Stolen French bread and fine silverware
The release of the musical Les Miserables on the silver screen brought a renewed popularity to the acclaimed Broadway production of Victor Hugo’s classic novel. The story, which deals with forgiveness and the power of redemption, is a tapestry of subplots featuring diverse characters that stir my emotions. To me, one of the most poignant messages of Les Miserables is found in the symbolism of two specific items: a loaf of bread and fine silverware.
The importance of the Seventh Commandment – Thou shalt not steal – is easily understood. If you have had something stolen from you, you know how violating and unjust it feels. Often, the next response is, “If I ever find that guy …” You’ll what? Inflict physical harm? Get even? It’s natural to want to. But Jesus had a rather different response to the endeavors of thieves. Matthew 5:40 makes it clear that if someone should try to take your tunic, you should offer them your cloak as well. This is not an easy teaching for us as Christians.
In Les Miserables, we see this contrast played out. We are shown how the power of forgiveness can be so much greater than the weight of punitive justice. The protagonist, Jean Valjean, steals a meager loaf of bread to feed his starving nephew. The unjust act lands him in prison and marks him a thief for the rest of his life. His self worth is destroyed, and he seems unable to shed the label of “thief” with which he has been branded. One day, he steals something much more valuable – fine silverware. And from a Catholic bishop no less! But instead of seeking some harsh punishment, the bishop actually provides an alibi to the police on behalf of Jean Valjean so that he may go free ... with the stolen silverware!
The response from the emancipated character is profound. The act of charity liberates him emotionally and spiritually. He is a changed man who is simultaneously humbled and given a new sense of self-worth and an entirely new outlook on his relationship with God.
The symbolism, I find, is in the irony of what is stolen. A mere loaf of bread, small in value and used to feed a starving child, earns Jean Valjean the perpetual weight of an oppressive sentence. But fine French silverware, worth a great deal, is relinquished freely by the merciful bishop. To me, this story embraces the purpose behind our Lord’s message. No matter how much earthly value may be attached to any item we possess, nothing is worth more than the opportunity to save a soul and to teach Christ’s message of forgiveness.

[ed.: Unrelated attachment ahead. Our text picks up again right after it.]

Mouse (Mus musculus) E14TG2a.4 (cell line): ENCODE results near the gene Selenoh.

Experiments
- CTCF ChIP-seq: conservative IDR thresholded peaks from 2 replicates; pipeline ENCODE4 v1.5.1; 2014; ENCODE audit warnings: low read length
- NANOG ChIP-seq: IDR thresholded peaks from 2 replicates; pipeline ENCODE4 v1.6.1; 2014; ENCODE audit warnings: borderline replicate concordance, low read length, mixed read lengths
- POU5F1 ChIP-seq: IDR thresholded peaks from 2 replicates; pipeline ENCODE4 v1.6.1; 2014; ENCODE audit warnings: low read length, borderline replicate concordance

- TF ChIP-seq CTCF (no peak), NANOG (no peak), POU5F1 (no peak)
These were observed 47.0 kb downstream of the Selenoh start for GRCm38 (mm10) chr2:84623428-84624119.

If you have not read Victor Hugo’s book, seen the Broadway musical, or watched the movie, I recommend you do. And if I might suggest something to put you in the right mood, try curling up with some authentic French cuisine when you open the book or throw in the DVD. The following recipe is a personal favorite, best enjoyed with French bread ... and served with fine silverware!
Quick and Easy Coq au Vin
- 8 ounces bacon coarsely chopped
- 5-6 boneless, skinless chicken thighs
- 3 tablespoons chopped fresh Italian parsley, divided
- 1 sprig thyme, removed from stem and roughly chopped
- 8 ounces baby bella mushrooms, sliced into quarters
- 9 large shallots, peeled and cut in half
- 6-7 baby carrots quartered lengthwise
- 2 garlic cloves, minced
- 1 ½ cups dry red wine (such as Syrah)
- 1 ½ cups chicken broth
- 2 tablespoons tomato paste
- 3-4 teaspoons flour
Preheat oven to 225 degrees. Sauté bacon in large nonstick skillet over medium-high heat until crisp. Remove bacon from pan and place in a bowl lined with paper towel. Salt and pepper both sides of chicken and add to same pan with bacon drippings. Add 1 tablespoon of chopped parsley and cook for about 6–7 minutes per side (or until cooked through) on medium to high heat. Transfer chicken to casserole dish, cover and place in oven to keep warm.
Add mushrooms, shallots, and carrots to same pan with juices. Sauté until shallots are light golden brown (about 5–6 minutes). Add garlic and sauté for another minute. Add wine, broth, tomato paste, cooked bacon, 1 tablespoon parsley and thyme. Bring to a gentle boil, stirring occasionally until reduced (about 8–10 minutes).
Slowly add flour to sauce and stir until it thickens slightly. Add a bit more salt and pepper to taste. Place chicken on platter and add any remaining juices from casserole into sauce. Give it a quick stir and pour over chicken. Sprinkle with remaining parsley.
Michelle DiFranco is a designer and the busy mom of two children.